once again, it is well under $100 for decent tires, not the most discounted WalMart type
I like the look of those Hankooks but was wondering about the iPike series. It is a little more but this truck is mainly being used for camping and transporting kayaks as of now. I was actually thinking about selling it as it was used so rarely but my GF and I have been getting out a lot lately and feel keeping a truck like this is a worthwhile cost. It is otherwise in good mechanical condition and I try to keep up with the maintenance. It got its yearly oil change just the other day while I was out checking over the tires and such. The oil didn’t look bad but was certainly ready to be changed if you ask me. I know the eye can’t see everything contaminating the oil.
The tire I was wondering about is here: https://www.tires-easy.com/205-75-15/hankook-tires/i*pike-rw11/tirecode/1012550
I suspect the tire store was quoting me this Hankook as he gave me a price of like $104 which seems pretty good. Hankook has been suggested by the one tire store I called as well as those here. I definitely don’t want some cheapo discounted Wal-Mart type make from recycled tennis shoes or whatever…
I’d suggest just talking to a real tire dealer that sells all brands to see what they suggest. Our local Goodyear dealer does that. Like I said before, I needed tires that would maybe last for a year or so before I retired and replaced the car. The Goodyear dealer got some no name tires that were among the best I ever had. Quiet, good snow traction, etc. I don’t remember what I paid for them but they were cheap, like around $50 each. I assume they were Chinese or Korean but was never able to figure out who made them. I just did what the dealer came up with. They deal with tires every day and I just deal with them every few years.
The tire dealer suggested Hankooks as did those here. I don’t remember the series he suggested but think an AT is probably best. I will call back and want to get the ball rolling shortly.
Yes, I have heard the same about no name tires. Although they are usually trash I have heard that a few good ones come in from time to time.
Coincidentally those are the exact tires (model, not size) that came on my F-150. They are winter/snow tires. Probably won’t hold up that gracefully when it gets warm outside.
I see. It probably wouldn’t matter with how few miles I put on this truck but again this is something worth considering. Could a softer rubber compound actually work in my favor in extending the dry rot life of such tires?
Don’t know much about dry rot but I’d think keeping the tires out of the sun (i. e. in a garage, or with something opaque covering the sun-facing tires when parked for a long while) would be the biggest help you could give them.
I used to own a set of these on my Altima, and having these car was unstoppable in snow. I took it to ski resorts, one time I had to go over unplowed snow road, where snow was rubbing the car’s belly (does not take more than 5-6 inches or so on this car) and still I was able not only to go over that part of the road, but actually make a u-turn there when other cars had it blocked.
Now, with how much I liked their snow performance, I did not like handling over the “regular” road. These tires made the car to become very “touchy” to the steering inputs, not to the point where it is dangerous, but it was annoying. Car was hard to keep around straight line with no constant additional inputs. Alignment is out of question: i had “lifetime” deal on the car and was checking it twice a year, besides other tires did not exhibit this behavior. I was switching between iPike and all-season ones as was needed for long runs to mountains and such.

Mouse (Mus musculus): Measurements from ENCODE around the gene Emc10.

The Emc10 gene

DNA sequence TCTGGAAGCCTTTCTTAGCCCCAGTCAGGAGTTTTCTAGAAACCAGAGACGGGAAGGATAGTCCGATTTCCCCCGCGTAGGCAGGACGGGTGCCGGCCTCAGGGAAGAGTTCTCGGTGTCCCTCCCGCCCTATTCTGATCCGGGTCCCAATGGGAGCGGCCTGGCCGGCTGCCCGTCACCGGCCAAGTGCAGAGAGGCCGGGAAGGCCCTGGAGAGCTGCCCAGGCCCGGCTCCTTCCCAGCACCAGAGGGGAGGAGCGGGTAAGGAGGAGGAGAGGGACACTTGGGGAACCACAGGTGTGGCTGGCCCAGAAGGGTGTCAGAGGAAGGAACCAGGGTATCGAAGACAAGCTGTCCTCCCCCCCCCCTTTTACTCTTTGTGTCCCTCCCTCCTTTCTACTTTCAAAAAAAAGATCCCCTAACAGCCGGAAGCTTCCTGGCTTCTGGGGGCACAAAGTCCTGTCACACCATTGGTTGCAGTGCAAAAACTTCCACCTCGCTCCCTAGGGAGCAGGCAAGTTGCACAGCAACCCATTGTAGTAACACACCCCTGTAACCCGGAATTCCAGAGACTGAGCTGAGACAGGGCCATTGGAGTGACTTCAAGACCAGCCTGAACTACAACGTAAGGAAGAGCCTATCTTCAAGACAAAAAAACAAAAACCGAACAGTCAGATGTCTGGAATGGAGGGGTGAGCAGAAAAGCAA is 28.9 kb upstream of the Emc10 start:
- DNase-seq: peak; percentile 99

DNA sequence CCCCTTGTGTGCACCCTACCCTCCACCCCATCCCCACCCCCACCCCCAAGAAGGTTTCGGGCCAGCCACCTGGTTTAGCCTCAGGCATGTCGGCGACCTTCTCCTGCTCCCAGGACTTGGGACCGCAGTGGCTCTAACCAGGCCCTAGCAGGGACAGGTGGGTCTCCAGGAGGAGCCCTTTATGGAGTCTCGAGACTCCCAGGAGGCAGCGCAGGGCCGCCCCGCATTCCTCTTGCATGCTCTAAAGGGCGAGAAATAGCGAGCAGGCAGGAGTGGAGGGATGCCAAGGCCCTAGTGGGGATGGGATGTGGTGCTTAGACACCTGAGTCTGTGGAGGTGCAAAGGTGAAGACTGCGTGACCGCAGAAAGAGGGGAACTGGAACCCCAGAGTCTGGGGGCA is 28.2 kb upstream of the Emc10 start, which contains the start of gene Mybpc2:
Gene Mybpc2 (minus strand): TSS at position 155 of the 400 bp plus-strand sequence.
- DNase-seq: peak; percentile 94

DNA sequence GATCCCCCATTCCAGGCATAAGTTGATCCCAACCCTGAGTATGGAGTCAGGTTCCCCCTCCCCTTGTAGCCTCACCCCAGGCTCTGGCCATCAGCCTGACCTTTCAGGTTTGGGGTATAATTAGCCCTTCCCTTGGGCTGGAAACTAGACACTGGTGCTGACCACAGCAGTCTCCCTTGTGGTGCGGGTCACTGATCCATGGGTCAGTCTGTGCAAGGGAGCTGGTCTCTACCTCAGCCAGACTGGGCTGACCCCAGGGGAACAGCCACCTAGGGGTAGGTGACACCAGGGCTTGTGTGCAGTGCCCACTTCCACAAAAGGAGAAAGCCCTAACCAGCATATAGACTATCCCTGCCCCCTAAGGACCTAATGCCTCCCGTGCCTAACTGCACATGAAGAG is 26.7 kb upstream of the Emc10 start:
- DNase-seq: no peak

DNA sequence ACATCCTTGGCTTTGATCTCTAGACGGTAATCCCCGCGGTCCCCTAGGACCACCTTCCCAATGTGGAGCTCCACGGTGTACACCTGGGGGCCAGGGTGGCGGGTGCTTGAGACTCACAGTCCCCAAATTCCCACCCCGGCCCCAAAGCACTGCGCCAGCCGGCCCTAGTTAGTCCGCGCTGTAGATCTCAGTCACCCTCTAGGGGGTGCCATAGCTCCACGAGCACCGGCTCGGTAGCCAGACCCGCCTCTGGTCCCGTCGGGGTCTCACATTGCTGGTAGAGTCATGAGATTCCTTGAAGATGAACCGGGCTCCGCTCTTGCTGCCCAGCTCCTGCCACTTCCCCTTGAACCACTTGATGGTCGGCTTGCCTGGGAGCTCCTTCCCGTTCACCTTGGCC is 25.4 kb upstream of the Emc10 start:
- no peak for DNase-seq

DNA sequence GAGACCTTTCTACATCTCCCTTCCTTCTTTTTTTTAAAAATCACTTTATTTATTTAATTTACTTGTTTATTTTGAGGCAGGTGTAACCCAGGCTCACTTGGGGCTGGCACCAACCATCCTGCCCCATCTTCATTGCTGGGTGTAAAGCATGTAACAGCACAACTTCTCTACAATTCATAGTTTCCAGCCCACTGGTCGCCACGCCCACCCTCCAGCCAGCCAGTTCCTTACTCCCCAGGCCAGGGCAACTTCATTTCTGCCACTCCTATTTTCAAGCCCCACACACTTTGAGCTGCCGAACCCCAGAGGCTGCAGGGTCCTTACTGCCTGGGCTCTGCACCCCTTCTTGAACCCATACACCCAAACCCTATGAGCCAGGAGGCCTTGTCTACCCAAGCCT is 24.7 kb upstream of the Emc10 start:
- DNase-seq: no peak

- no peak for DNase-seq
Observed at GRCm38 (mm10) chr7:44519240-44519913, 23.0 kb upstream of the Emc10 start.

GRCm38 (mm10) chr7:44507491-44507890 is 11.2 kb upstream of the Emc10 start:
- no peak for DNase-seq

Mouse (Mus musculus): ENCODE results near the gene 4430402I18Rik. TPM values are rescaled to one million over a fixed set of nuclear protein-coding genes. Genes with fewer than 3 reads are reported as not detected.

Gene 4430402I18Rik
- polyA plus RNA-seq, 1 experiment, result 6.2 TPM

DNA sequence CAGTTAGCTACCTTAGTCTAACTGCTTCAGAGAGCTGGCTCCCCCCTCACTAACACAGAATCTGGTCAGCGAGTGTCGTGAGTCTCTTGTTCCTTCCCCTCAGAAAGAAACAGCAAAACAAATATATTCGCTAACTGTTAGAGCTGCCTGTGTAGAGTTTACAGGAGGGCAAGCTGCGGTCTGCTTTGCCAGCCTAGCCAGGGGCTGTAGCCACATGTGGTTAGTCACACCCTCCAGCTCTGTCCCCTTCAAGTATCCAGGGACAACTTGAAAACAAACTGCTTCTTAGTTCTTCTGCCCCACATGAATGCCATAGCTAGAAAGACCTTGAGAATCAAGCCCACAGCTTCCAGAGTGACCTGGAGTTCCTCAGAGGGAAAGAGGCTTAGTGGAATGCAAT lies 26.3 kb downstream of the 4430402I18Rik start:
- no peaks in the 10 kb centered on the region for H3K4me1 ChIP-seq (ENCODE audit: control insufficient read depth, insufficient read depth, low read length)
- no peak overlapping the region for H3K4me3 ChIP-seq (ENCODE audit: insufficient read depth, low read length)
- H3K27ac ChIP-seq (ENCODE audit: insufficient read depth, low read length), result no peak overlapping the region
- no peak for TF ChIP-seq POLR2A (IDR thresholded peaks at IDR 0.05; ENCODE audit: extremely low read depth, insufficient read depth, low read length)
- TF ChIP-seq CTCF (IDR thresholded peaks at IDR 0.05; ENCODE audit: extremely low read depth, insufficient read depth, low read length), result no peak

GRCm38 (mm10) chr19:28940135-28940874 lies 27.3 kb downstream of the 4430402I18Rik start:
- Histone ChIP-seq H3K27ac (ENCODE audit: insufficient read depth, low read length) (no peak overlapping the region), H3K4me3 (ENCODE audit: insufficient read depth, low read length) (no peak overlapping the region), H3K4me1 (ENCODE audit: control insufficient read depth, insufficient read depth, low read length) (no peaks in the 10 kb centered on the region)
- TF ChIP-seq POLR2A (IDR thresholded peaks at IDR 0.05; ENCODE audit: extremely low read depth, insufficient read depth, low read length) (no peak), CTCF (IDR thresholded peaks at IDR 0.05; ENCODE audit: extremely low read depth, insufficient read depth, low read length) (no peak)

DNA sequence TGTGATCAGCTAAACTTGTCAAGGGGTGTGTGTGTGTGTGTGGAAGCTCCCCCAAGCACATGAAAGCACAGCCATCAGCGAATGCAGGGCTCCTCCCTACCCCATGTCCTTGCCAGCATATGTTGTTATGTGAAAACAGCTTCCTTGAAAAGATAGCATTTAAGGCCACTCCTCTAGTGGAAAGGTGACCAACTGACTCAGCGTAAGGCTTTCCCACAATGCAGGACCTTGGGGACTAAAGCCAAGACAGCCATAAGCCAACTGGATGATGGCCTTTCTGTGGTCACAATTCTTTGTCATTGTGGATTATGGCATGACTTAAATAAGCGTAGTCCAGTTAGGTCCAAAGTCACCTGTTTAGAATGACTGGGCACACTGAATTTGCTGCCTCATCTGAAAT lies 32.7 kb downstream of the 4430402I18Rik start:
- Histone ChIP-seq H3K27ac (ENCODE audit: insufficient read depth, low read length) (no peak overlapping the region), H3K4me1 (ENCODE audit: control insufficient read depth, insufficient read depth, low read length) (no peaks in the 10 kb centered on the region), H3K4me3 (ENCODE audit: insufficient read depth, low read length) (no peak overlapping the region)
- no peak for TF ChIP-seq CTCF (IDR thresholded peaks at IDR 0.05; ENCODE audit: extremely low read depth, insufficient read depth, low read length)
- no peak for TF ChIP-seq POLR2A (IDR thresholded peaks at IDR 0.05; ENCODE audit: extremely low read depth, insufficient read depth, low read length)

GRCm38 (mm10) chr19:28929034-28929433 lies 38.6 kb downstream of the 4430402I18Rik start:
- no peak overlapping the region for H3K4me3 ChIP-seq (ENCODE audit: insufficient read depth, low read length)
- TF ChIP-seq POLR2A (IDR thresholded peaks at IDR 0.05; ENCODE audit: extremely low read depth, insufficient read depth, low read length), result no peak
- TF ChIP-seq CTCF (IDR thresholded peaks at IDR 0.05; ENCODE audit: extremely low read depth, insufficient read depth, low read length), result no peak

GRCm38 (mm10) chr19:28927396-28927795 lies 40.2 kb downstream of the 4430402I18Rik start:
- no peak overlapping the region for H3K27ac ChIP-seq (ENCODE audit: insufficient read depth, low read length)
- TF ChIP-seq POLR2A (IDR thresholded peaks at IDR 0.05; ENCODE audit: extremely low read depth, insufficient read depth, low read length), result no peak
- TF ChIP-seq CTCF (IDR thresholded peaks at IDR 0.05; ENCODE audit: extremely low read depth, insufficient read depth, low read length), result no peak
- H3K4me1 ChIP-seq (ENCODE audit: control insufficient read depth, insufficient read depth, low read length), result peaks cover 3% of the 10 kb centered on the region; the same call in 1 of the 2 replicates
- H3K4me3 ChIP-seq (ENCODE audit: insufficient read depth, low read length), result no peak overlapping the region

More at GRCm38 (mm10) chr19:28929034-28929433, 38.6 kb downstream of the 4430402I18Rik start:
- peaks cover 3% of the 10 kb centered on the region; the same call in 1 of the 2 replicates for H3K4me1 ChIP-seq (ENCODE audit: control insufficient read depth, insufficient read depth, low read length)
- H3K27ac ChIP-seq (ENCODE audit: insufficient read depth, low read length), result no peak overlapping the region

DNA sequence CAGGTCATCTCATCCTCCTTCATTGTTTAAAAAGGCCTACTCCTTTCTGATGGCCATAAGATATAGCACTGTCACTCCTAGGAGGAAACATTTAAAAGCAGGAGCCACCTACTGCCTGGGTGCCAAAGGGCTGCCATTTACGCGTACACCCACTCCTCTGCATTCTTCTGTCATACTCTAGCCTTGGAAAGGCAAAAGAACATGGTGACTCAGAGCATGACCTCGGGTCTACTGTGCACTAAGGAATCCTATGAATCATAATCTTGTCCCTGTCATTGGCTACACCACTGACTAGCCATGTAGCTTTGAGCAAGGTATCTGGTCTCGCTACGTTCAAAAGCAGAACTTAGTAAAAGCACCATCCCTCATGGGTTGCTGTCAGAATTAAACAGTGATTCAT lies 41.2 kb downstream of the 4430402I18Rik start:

Suggest to price the Michelin Defender LT before deciding. Surf over to the Michelin website, they sometimes are offering significant discounts if you buy 4 all at once. I installed Defender LT’s on my truck this past summer, and by all appearances that’s a really good, sturdy tire. It wasn’t overly expensive, I think around $110 per tire after the discount (not including mounting and balancing). By comparison I installed Hankook Optima’s on Corolla, and between the two, the Hankook tire (while priced friendly) isn’t nearly as sturdy, at least by appearance. The Hankook handles well and the ride is nice on the Corolla though. Still I wouldn’t use Hankook for my truck tire if Michelins were available, no matter how many miles per year I used it.
Depending on where you live, your biggest problem might be time. In hot parts of the US - like parts of CA, AZ, NV, TX, and FL - tires over 6 years need to be replaced. In places like MN, MT, ID, ND, or WI, it’s 10 years. States in between are …… ah …… in between. Plan accordingly.
You can never argue with a Michelin and that price isn’t bad. I will look into this and see because spending a few bucks more for something like that is well-worth it. I am looking at the $100 range anyway. Those iPikes sounds like they are good for what they are for but I would want to be able to take a 100 mile highway trip if needed and that doesn’t sound like a good idea with these.
The truck currently has two different ages of Dayton Timberline AT tires. It wouldn’t even be a question if they still made these as I have been happy with them. I have been told that the Bridgestone AT K/O is the closest thing made these days and have them on my other larger truck. Again, I have been happy with them so might consider those as well. I just looked and it looks like they don’t have them in that small of a size so that is out.
I just looked and there are currently no sales on the Michelin. We are looking more in the $175 per tire range. Anyway, I have no plans for using this truck in the near future. I just changed the oil so it can just sit there for now with good clean oil and old tires.
I’ve said it before, and I’ll say it again . . .
Michelin Defenders are lousy as truck tires, they don’t last very long, so you might as well buy a cheaper brand